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J Am Acad Dermatol. 2013 Aug;69(2):173.e1-13; quiz 185-6. doi: 10.1016/j.jaad.2013.05.003.

Toxic epidermal necrolysis: Part I. Introduction, history, classification, clinical features, systemic manifestations, etiology, and immunopathogenesis.

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Dermatology, Preventive Medicine, and Pathology, Rutgers University New Jersey Medical School, Newark, New Jersey 07103-2714, USA.


Toxic epidermal necrolysis is a life-threatening, typically drug-induced mucocutaneous disease. It is clinically characterized as a widespread sloughing of the skin and mucosa, including both external and internal surfaces. Histologically, the denuded areas show full thickness epidermal necrosis. The pathogenic mechanism involves antigenic moiety/metabolite, peptide-induced T cell activation, leading to keratinocyte apoptosis through soluble Fas ligand, perforin/granzyme B, tumor necrosis factor-alfa, and nitric oxide. Recent studies have implicated granulysin in toxic epidermal necrolysis apoptosis and have suggested that it may be the pivotal mediator of keratinocyte death.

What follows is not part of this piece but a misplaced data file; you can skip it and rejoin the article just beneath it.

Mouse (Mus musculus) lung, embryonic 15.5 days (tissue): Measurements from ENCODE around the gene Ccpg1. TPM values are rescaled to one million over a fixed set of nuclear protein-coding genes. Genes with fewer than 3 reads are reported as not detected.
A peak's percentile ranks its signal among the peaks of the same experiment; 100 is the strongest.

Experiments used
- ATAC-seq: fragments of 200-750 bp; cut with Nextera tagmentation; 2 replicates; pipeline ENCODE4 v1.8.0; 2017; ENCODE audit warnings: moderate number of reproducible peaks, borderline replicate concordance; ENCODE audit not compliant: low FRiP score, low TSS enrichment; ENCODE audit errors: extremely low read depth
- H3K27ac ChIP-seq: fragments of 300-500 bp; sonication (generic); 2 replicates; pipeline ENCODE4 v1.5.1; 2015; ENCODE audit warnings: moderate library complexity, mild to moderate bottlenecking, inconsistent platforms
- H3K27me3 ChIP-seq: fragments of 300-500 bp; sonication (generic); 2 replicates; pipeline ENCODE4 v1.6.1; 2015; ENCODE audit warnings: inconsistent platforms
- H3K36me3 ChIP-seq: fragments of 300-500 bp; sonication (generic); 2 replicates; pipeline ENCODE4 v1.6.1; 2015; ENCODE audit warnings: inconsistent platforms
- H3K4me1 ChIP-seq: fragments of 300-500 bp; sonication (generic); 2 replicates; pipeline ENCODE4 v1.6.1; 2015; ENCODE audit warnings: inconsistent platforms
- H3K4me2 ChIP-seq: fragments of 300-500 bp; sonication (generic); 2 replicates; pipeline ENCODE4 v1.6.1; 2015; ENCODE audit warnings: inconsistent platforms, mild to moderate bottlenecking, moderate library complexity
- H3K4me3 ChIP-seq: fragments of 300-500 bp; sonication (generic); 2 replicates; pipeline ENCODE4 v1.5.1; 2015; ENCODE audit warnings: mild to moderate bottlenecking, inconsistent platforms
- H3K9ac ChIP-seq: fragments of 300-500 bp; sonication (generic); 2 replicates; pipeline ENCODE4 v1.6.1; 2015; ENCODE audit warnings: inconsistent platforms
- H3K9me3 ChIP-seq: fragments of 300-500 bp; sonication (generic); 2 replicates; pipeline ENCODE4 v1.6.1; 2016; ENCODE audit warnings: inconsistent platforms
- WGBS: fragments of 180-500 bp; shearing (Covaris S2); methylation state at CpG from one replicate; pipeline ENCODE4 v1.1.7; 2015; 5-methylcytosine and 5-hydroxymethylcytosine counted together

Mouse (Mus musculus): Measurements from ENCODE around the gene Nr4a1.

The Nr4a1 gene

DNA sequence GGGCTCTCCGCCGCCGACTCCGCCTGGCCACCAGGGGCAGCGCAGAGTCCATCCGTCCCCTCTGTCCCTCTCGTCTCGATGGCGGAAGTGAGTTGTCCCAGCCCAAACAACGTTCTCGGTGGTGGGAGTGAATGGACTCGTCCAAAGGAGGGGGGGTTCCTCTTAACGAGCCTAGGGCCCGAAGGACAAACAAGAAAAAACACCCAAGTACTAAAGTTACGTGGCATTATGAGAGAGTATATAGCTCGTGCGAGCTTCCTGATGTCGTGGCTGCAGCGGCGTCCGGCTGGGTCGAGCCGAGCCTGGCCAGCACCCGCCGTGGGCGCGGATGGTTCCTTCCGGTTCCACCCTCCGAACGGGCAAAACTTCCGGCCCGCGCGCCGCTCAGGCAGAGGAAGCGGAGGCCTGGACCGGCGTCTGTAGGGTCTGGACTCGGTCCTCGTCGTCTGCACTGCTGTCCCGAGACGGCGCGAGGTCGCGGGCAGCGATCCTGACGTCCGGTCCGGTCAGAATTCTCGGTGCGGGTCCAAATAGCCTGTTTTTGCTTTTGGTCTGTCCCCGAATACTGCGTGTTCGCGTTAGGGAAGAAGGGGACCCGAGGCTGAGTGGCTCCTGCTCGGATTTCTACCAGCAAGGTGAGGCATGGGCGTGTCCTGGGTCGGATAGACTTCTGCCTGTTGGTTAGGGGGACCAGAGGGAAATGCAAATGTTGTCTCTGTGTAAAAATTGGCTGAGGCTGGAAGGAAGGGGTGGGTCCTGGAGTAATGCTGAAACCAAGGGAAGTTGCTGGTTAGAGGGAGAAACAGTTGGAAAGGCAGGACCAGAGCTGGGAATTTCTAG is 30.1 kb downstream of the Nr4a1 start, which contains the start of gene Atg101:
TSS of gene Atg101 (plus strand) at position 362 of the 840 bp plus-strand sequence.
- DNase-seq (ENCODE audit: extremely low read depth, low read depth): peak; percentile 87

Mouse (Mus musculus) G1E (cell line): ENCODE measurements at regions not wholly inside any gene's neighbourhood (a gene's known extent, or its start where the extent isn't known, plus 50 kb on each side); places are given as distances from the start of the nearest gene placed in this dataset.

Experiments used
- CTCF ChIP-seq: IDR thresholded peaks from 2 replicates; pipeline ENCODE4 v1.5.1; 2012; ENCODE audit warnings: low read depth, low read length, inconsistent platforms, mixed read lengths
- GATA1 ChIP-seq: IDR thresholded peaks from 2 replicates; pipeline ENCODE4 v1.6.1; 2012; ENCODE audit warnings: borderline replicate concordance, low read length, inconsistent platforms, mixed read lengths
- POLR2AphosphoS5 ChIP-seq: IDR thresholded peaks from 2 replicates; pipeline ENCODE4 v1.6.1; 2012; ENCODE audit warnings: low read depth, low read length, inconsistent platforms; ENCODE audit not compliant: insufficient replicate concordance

ALDEN; APC; BSA; CD40 ligand; CD40L; EM; Fas ligand; FasL; HLA; MHC; NF-κB; NK; NO; PBMC; SJS; Stevens–Johnson syndrome; TEN; algorithm for drug causality for epidermal necrolysis; antigen presenting cell; apoptosis; body surface area; drug eruption; erythema multiforme; granulysin; human leukocyte antigen; major histocompatibility complex; natural killer; nitric oxide; nuclear factor kappaB; peripheral blood mononuclear cell; sFasL; serum Fas ligand; toxic epidermal necrolysis

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